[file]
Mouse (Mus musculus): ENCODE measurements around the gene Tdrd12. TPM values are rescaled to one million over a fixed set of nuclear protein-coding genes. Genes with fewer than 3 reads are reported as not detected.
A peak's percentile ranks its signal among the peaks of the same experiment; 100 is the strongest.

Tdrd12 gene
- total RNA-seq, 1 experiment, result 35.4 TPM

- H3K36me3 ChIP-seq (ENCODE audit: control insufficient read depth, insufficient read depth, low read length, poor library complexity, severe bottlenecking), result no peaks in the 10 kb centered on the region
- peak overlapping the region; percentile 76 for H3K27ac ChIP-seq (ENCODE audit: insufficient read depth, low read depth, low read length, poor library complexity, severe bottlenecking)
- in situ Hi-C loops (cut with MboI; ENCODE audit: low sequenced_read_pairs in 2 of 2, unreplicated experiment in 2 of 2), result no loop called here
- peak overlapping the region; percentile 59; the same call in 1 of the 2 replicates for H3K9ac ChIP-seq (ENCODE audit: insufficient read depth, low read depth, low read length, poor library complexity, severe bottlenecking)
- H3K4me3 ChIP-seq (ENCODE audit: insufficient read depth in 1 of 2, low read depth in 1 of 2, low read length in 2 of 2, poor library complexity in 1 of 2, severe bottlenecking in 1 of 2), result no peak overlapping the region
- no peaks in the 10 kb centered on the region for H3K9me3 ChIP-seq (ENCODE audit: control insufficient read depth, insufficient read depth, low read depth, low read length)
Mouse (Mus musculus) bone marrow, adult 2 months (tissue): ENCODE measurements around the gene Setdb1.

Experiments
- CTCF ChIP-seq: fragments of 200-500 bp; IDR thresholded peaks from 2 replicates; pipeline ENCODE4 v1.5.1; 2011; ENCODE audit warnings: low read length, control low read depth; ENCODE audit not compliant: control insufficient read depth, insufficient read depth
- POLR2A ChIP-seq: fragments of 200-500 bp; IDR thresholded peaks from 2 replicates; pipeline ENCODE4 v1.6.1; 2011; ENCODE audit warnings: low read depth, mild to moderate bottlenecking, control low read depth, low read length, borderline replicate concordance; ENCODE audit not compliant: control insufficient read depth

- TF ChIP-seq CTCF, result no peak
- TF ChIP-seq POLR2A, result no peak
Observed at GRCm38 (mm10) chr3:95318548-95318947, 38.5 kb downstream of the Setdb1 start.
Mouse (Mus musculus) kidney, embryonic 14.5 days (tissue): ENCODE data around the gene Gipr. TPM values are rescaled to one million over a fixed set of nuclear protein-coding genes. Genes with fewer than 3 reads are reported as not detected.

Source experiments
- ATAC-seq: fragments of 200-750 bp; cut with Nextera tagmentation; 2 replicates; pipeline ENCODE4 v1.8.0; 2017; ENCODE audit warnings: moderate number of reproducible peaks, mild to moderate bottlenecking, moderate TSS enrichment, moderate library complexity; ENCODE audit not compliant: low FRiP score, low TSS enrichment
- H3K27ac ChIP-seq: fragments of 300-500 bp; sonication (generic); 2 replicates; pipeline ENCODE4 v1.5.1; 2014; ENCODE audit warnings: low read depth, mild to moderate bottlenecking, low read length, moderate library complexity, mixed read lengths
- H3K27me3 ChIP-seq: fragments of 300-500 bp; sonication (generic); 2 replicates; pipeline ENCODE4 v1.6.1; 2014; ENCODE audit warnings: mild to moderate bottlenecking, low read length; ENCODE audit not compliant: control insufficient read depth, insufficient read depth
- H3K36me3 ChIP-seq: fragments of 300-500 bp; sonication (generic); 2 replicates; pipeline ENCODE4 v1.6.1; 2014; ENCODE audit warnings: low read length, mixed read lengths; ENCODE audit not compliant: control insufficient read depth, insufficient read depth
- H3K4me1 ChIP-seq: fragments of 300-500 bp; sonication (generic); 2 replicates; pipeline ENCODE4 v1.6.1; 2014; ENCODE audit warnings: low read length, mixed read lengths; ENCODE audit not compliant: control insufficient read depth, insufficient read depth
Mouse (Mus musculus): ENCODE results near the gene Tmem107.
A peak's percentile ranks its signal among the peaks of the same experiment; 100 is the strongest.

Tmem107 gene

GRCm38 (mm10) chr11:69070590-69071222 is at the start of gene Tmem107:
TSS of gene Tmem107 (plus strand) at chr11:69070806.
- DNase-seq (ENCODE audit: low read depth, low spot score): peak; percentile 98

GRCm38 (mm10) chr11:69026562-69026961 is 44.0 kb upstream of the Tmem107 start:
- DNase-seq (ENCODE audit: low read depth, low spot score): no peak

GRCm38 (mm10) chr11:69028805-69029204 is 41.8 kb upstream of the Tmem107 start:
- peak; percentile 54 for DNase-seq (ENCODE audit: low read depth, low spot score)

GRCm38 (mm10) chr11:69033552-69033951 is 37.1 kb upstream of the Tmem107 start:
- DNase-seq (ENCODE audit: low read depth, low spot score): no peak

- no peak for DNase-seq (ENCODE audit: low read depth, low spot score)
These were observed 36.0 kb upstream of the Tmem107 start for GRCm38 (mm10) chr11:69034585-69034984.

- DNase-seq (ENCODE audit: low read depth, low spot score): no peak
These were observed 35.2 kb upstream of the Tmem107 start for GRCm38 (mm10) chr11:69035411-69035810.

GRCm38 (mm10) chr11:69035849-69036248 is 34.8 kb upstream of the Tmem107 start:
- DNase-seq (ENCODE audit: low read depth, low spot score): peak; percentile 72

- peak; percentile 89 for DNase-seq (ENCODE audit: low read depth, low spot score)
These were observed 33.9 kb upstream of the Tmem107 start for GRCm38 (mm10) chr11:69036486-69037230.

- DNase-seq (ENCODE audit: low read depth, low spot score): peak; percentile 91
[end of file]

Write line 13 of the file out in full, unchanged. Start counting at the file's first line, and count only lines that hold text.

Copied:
- CTCF ChIP-seq: fragments of 200-500 bp; IDR thresholded peaks from 2 replicates; pipeline ENCODE4 v1.5.1; 2011; ENCODE audit warnings: low read length, control low read depth; ENCODE audit not compliant: control insufficient read depth, insufficient read depth